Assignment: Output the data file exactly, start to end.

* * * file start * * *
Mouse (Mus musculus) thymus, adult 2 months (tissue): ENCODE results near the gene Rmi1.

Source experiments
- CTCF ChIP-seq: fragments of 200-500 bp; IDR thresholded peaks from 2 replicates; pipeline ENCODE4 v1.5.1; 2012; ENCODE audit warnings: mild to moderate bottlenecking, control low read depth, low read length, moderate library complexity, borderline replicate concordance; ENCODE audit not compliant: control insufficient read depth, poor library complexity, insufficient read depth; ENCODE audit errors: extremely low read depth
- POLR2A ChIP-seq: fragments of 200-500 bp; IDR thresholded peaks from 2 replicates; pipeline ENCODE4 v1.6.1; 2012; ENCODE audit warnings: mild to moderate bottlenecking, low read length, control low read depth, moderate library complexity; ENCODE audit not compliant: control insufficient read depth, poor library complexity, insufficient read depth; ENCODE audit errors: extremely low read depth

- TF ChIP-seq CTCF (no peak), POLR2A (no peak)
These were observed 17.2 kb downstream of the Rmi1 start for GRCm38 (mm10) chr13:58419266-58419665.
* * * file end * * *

Mouse (Mus musculus) thymus, adult 2 months (tissue): ENCODE results near the gene Rmi1.

Source experiments
- CTCF ChIP-seq: fragments of 200-500 bp; IDR thresholded peaks from 2 replicates; pipeline ENCODE4 v1.5.1; 2012; ENCODE audit warnings: mild to moderate bottlenecking, control low read depth, low read length, moderate library complexity, borderline replicate concordance; ENCODE audit not compliant: control insufficient read depth, poor library complexity, insufficient read depth; ENCODE audit errors: extremely low read depth
- POLR2A ChIP-seq: fragments of 200-500 bp; IDR thresholded peaks from 2 replicates; pipeline ENCODE4 v1.6.1; 2012; ENCODE audit warnings: mild to moderate bottlenecking, low read length, control low read depth, moderate library complexity; ENCODE audit not compliant: control insufficient read depth, poor library complexity, insufficient read depth; ENCODE audit errors: extremely low read depth

- TF ChIP-seq CTCF (no peak), POLR2A (no peak)
These were observed 17.2 kb downstream of the Rmi1 start for GRCm38 (mm10) chr13:58419266-58419665.